Given the right conditions, sweet corn is simple to grow in the home garden. Three varieties of sweet corn--yellow, white and bicolor--offer a wealth of health and flavor benefits throughout the growing season. Sweet corn, originally a Native American dietary staple, has flavored tortillas, polenta, corn meal, cereals and salsas for centuries. Whether steamed, grilled, sauteed, canned or frozen, sweet corn is at the peak of flavor and freshness when used straight from the garden.
Watch corn stalks for the silking process to begin. Silks are the long, translucent strands that develop at the end of each ear of corn. From the first appearance of silk, it takes at least five days for pollination to be completed.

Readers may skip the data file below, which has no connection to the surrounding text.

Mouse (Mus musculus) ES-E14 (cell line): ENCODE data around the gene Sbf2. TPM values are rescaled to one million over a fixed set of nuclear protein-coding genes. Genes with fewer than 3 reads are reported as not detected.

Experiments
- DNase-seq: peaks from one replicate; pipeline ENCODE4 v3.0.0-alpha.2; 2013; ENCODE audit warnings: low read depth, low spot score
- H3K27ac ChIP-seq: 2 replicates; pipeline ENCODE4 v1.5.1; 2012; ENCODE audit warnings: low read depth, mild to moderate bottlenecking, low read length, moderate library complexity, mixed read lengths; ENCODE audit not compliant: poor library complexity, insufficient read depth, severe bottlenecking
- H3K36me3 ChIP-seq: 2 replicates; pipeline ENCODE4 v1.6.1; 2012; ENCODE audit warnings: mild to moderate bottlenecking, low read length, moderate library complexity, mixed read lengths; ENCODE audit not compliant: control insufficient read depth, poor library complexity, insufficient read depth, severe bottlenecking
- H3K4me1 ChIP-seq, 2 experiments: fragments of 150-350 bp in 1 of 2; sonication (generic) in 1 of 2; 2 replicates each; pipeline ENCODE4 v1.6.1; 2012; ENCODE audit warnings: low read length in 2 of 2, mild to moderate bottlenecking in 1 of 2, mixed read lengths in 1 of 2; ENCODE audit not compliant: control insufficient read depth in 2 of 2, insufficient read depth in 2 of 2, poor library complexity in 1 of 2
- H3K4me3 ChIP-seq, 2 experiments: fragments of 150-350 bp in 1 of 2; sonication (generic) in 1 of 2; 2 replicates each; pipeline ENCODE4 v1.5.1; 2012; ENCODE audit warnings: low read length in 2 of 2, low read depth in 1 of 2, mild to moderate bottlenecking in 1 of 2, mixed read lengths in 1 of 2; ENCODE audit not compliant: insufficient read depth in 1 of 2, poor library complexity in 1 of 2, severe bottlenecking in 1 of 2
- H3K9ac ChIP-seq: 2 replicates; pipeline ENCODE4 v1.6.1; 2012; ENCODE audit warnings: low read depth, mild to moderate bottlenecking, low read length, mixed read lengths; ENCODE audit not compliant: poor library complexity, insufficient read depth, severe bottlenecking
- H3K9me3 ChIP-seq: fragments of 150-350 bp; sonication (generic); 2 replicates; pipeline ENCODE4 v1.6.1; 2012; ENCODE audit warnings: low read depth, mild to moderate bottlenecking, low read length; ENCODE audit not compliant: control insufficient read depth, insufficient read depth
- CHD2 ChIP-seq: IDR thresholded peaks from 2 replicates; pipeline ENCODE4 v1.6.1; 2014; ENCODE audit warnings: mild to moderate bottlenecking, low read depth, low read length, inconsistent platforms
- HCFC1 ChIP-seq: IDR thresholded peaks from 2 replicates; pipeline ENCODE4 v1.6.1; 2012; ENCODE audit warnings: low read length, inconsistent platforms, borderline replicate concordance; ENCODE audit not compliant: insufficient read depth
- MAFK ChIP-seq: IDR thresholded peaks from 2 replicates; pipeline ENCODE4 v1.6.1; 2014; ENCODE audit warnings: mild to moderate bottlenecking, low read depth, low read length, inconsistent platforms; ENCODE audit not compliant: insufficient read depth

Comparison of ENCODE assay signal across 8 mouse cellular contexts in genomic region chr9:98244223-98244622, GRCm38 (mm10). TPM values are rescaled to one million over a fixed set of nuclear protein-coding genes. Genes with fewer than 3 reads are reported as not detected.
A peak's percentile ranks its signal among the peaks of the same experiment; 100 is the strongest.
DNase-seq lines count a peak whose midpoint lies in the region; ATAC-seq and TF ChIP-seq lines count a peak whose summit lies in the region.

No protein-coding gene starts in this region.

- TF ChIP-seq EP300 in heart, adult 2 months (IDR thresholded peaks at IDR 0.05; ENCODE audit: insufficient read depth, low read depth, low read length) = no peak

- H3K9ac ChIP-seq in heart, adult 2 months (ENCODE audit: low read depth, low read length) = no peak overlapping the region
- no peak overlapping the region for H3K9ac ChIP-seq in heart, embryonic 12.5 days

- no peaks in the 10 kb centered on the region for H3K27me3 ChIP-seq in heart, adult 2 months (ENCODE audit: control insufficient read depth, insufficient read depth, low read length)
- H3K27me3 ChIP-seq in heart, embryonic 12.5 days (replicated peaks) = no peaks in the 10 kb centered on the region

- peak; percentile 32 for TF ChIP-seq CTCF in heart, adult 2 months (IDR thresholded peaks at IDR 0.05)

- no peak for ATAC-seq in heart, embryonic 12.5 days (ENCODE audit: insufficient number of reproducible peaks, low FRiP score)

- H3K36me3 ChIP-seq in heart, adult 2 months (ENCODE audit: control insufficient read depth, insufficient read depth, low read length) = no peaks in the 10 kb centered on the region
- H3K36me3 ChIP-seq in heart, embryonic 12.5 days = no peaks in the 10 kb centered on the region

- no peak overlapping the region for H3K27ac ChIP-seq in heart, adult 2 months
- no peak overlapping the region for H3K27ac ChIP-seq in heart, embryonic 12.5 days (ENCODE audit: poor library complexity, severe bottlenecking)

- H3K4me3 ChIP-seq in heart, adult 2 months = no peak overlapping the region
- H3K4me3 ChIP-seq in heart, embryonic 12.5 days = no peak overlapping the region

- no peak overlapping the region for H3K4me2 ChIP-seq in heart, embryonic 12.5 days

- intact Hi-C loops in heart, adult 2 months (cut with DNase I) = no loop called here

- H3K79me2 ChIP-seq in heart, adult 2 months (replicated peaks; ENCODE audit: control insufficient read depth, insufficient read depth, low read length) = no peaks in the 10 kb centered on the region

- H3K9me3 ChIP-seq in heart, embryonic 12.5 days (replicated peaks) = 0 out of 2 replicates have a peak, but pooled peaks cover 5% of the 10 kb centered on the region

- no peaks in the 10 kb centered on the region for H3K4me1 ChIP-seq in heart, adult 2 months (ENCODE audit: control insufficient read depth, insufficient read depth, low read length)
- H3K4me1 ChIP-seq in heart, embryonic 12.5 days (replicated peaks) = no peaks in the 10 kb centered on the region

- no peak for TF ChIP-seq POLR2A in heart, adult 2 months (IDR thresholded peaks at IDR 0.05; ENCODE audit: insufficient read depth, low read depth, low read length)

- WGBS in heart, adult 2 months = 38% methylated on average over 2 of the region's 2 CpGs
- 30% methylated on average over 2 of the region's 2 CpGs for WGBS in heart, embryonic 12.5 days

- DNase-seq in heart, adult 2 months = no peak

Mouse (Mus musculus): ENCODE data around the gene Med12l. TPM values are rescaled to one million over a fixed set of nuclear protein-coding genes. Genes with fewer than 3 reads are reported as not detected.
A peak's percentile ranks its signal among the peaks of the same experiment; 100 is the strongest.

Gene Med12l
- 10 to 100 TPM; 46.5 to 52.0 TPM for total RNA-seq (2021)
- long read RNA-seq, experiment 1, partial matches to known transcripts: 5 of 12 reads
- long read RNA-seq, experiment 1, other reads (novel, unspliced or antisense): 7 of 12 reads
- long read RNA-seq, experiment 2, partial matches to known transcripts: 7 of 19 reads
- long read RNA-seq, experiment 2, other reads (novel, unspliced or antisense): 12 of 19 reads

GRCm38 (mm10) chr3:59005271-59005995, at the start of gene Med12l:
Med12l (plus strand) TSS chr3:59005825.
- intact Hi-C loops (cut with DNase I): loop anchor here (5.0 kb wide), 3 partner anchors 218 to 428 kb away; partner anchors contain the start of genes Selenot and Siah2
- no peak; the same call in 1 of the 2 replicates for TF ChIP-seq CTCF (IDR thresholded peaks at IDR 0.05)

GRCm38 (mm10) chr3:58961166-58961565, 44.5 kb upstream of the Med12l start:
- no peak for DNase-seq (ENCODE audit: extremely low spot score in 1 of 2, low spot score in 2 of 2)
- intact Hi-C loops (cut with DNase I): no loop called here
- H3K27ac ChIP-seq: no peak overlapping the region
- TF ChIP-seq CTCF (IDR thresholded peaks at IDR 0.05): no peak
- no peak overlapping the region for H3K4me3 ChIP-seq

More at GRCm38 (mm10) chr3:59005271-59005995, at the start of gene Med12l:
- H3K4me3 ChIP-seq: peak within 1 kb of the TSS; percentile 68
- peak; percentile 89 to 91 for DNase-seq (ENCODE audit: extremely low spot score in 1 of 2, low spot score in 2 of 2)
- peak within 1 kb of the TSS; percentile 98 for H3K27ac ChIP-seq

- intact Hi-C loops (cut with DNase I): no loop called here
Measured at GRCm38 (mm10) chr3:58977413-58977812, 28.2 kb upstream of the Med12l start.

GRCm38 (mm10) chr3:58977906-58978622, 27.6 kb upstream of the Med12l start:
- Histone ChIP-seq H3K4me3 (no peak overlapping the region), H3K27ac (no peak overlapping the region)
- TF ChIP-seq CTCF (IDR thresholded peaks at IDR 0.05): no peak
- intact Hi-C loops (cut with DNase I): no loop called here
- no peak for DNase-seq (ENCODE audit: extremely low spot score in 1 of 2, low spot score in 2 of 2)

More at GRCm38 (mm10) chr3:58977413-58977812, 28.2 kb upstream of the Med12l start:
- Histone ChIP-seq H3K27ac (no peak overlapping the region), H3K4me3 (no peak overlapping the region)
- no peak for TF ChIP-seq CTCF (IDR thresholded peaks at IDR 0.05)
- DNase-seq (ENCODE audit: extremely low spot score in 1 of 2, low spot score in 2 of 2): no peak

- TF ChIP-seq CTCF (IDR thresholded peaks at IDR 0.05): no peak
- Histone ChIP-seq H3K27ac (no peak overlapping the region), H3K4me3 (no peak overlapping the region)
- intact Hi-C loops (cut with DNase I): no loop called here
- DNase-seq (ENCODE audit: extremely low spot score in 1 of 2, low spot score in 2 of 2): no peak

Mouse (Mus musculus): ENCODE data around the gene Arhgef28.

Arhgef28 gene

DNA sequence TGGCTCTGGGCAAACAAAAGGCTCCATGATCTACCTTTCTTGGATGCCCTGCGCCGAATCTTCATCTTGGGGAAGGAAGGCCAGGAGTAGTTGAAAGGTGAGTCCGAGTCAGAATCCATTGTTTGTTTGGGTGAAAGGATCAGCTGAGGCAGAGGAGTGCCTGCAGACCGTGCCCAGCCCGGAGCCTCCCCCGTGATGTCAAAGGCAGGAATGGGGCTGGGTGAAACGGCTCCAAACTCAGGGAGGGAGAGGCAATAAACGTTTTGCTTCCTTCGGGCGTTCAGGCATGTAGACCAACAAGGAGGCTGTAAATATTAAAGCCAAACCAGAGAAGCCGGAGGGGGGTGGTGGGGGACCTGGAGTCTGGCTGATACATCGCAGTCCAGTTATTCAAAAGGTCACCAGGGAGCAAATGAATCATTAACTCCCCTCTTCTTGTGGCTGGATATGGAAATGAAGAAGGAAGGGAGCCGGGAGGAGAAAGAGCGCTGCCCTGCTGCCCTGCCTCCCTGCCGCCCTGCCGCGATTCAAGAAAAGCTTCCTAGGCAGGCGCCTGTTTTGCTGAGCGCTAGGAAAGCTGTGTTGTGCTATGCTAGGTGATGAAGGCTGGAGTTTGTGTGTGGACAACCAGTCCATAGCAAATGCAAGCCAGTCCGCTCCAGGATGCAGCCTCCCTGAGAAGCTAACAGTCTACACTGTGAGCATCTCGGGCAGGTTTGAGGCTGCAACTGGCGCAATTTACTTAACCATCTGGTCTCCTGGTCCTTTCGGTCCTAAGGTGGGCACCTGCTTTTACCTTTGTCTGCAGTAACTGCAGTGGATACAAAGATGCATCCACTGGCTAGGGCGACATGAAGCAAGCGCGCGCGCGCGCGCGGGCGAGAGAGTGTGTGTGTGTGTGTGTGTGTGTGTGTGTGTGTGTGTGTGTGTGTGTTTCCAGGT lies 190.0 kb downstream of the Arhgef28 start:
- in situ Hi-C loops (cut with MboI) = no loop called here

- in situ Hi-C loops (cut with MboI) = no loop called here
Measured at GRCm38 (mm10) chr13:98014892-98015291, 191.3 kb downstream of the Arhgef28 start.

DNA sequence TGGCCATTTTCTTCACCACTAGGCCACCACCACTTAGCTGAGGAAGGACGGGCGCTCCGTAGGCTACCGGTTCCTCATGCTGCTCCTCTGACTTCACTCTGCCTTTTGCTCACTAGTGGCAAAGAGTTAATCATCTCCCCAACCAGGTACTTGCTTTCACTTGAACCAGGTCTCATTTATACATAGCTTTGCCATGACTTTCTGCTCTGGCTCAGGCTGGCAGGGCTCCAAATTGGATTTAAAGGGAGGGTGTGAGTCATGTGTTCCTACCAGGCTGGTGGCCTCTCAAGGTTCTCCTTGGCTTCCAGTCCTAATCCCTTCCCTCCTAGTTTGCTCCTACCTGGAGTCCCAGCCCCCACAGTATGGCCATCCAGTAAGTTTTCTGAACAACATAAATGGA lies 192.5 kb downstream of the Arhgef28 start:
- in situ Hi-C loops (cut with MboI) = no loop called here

Wait 18 to 22 days after silking begins to start harvesting sweet corn from the stalks. When ears are firm, husks are green, and silk begins to turn dark brown, harvesting can begin.
Remove ears from corn stalks by grabbing the husk-covered ear and pulling it downward, then twisting and pulling it quickly from the stalk, generally in one motion.
Remove harvested corn stalks immediately, by cutting or pulling them out of the ground, and cut them into 1-foot lengths for composting.